Academic journal article Library Resources & Technical Services

Analog People for Digital Dreams: Staffing and Educational Considerations for Cataloging and Metadata Professionals

Academic journal article Library Resources & Technical Services

Analog People for Digital Dreams: Staffing and Educational Considerations for Cataloging and Metadata Professionals

Article excerpt

As libraries attempt to incorporate increasing amounts of electronic resources into their catalogs, utilizing a growing variety of metadata standards, library and information science programs are grappling with how to educate catalogers to meet these challenges. In this paper, an employer considers the characteristics and skills that catalogers will need and how they might acquire them.


Eighteen years ago, I delivered a paper at an American Library Association (ALA) conference decrying the shortage of catalogers. (1) Shortly afterward, an ALA Cataloging and Classification Section task force that was formed in response to the paper found that the collective library and information science (LIS) curriculum was giving cataloging short shrift. (2) Soon the shortage of catalogers became widely recognized as a problem, and catalogers joined children's librarians on the profession's endangered species list. (3) Why this should have come as news is something to ponder, since as early as 1929, Spaulding, reporting in his pamphlet, Two Days at A.L.A. Headquarters, noted that "The greatest number of calls [for librarians] last year were for catalogers, that being the field in which there seems to be a shortage of people." (4) To say that the cataloging curriculum has not been much enriched since 1986 is to be exceedingly gentle, and libraries are having as much trouble recruiting catalogers, and even more trouble recruiting cataloging managers, than ever before. (5)

This paper seeks to provide a practitioner's perspective on staffing and to outline what catalogers need to have in the way of education and skills to function in a world in which the organization of information includes not just the creation of the same kind of cataloging data we have been supplying for decades, but now also includes the creation, application, integration, and harvesting of various kinds of metadata. This is an intriguing task, in part because the scope and mechanisms of providing bibliographic access are changing so rapidly that they practically vibrate. It is a piquant task, because although the specific context in which practitioners have been trying to influence cataloging education has changed, the message itself remains virtually the same at its core. It is a sobering task, since nearly two decades worth of agitation concerning cataloging education have failed to work miracles. (6) Thus, no matter how much any cataloger or cataloging manager may welcome discussion of cataloging education for the new century, and no matter what the impetus of this discussion, previous experience has led to a realization that we cannot have what we want--so we need to think instead about what might be possible.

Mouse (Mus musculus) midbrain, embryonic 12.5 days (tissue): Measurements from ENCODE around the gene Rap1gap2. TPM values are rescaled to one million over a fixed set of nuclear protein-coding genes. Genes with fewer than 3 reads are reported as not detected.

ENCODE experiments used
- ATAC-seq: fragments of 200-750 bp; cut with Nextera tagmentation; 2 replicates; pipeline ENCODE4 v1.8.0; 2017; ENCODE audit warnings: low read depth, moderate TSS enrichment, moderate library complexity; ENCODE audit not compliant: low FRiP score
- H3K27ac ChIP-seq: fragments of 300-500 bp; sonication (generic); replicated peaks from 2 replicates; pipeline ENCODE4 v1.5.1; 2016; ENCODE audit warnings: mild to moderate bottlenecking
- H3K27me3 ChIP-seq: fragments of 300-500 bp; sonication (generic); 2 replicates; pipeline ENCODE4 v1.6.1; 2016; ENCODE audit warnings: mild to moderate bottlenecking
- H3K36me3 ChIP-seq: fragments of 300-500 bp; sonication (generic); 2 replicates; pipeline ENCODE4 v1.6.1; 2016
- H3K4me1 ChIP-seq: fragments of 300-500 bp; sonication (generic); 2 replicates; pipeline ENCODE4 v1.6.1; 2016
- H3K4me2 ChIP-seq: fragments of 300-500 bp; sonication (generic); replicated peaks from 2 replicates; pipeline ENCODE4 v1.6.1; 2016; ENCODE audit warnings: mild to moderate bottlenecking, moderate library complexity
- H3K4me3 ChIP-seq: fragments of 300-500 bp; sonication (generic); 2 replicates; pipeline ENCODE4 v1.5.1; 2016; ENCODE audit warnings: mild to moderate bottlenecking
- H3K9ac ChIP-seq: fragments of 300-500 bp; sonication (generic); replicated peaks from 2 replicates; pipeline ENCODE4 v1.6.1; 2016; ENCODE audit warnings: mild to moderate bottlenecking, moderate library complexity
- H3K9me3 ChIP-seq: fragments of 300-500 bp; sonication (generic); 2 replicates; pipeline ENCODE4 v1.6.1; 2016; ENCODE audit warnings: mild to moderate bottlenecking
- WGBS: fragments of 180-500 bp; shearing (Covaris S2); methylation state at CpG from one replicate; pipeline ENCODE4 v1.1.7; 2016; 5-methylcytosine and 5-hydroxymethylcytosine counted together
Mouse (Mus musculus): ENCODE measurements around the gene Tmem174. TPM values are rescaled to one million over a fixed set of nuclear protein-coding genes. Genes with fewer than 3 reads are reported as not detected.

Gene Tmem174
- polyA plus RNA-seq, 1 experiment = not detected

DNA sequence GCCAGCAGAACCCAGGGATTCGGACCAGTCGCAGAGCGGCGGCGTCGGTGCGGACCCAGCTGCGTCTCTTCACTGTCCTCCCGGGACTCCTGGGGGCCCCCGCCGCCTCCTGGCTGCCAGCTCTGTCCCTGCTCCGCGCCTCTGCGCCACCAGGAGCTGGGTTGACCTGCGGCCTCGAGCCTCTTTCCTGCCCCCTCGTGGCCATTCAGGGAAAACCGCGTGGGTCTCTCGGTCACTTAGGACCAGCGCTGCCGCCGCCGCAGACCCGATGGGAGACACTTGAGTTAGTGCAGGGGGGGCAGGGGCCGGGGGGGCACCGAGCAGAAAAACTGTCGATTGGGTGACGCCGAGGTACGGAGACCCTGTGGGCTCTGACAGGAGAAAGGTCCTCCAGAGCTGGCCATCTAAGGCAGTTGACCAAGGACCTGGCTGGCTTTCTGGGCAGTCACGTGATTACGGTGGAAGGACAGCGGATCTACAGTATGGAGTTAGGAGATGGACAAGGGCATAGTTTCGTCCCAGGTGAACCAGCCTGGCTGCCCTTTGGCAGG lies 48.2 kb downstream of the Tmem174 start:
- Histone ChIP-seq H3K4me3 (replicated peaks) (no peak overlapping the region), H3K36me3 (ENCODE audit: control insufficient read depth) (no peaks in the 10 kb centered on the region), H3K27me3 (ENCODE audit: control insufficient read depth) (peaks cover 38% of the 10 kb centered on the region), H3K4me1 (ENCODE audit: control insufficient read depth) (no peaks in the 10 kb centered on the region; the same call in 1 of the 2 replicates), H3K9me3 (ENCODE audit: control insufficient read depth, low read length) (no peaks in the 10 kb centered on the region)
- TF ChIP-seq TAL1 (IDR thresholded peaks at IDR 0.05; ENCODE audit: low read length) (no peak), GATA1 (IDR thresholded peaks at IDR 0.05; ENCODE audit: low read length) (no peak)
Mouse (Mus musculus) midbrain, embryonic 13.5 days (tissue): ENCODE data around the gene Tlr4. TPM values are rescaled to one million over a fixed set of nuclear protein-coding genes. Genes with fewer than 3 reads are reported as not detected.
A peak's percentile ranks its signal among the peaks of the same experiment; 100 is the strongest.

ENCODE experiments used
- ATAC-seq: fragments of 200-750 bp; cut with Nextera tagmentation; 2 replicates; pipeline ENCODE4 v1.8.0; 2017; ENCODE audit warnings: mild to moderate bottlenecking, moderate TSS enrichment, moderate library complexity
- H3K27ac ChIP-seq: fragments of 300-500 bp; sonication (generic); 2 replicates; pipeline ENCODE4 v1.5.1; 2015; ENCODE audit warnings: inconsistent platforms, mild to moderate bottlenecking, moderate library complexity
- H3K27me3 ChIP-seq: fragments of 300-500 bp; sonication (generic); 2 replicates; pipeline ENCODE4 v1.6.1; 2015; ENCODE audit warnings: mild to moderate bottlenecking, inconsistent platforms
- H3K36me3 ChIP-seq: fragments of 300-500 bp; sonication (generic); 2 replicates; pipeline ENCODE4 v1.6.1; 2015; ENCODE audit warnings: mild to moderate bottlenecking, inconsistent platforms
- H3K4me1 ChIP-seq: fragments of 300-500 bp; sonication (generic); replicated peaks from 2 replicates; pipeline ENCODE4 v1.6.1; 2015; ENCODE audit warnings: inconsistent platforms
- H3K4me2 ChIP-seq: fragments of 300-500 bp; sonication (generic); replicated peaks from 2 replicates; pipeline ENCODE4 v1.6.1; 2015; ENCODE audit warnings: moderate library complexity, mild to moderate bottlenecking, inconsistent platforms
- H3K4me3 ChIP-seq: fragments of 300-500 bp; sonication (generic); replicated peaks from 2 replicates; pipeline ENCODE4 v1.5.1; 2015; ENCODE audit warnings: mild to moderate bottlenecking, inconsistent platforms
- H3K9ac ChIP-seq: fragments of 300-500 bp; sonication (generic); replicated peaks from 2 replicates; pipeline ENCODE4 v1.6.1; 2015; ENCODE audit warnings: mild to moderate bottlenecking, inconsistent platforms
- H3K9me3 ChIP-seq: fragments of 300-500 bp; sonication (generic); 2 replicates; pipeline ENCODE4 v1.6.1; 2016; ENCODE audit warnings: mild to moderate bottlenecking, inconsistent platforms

Some Realities Facing Those in the Field

Some of the realities that face catalogers and employers of catalogers today include the following:

* Hiring catalogers is extremely difficult. Even though the past few decades have seen a reduction in the absolute number of professional cataloger positions that exist in United States libraries, library schools are still not graduating enough people who want to catalog to fill existing positions, and the wave of expected retirements from the profession has barely begun. (7)

* The kind and amount of education that catalogers receive in LIS programs is usually not sufficient for them to enter a library that has a complex cataloging operation and hit the ground running. In addition to needing local training in library-specific routines, new cataloging librarians normally also need additional education about many general cataloging issues (such as authority work, uniform titles, nonbook formats, and even classification). They also need practice--the kind of practice that will eventually enable them to deal with difficult situations, exercise judgment, prioritize, weigh the desires of one group of users against those of another, and extrapolate what they already know to help them cope with new situations. …

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